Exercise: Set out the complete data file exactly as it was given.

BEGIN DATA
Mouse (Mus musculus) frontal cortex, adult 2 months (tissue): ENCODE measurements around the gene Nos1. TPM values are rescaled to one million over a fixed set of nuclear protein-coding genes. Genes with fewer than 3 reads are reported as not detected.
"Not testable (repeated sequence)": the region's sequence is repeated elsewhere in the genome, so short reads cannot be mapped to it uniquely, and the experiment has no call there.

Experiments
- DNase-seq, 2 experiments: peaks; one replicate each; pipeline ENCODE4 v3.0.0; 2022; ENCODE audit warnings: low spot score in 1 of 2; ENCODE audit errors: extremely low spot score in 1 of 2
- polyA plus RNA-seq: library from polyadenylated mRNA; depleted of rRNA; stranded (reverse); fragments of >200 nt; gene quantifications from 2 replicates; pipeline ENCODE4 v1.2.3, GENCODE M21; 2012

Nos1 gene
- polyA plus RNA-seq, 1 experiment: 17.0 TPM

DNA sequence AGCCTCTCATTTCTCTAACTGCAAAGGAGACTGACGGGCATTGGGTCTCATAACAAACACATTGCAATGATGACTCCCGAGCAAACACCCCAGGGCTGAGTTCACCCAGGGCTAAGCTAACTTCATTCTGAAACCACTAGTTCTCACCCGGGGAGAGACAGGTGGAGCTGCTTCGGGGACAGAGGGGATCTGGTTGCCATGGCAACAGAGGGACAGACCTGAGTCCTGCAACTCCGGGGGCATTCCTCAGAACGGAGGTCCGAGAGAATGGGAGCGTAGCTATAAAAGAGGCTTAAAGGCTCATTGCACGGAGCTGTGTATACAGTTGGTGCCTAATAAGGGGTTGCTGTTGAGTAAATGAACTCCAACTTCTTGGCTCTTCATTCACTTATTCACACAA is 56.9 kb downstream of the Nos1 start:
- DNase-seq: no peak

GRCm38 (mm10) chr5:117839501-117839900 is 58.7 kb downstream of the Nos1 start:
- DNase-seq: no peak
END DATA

Mouse (Mus musculus) frontal cortex, adult 2 months (tissue): ENCODE measurements around the gene Nos1. TPM values are rescaled to one million over a fixed set of nuclear protein-coding genes. Genes with fewer than 3 reads are reported as not detected.
"Not testable (repeated sequence)": the region's sequence is repeated elsewhere in the genome, so short reads cannot be mapped to it uniquely, and the experiment has no call there.

Experiments
- DNase-seq, 2 experiments: peaks; one replicate each; pipeline ENCODE4 v3.0.0; 2022; ENCODE audit warnings: low spot score in 1 of 2; ENCODE audit errors: extremely low spot score in 1 of 2
- polyA plus RNA-seq: library from polyadenylated mRNA; depleted of rRNA; stranded (reverse); fragments of >200 nt; gene quantifications from 2 replicates; pipeline ENCODE4 v1.2.3, GENCODE M21; 2012

Nos1 gene
- polyA plus RNA-seq, 1 experiment: 17.0 TPM

DNA sequence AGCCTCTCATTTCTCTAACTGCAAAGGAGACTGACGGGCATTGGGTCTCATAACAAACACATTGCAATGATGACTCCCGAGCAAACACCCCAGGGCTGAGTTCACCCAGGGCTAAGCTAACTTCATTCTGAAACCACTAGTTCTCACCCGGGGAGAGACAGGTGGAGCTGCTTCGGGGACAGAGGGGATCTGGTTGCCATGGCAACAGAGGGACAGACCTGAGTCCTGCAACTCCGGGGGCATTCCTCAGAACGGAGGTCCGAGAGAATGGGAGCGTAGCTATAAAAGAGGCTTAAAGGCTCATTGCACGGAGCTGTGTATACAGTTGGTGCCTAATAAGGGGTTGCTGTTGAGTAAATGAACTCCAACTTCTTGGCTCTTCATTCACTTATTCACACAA is 56.9 kb downstream of the Nos1 start:
- DNase-seq: no peak

GRCm38 (mm10) chr5:117839501-117839900 is 58.7 kb downstream of the Nos1 start:
- DNase-seq: no peak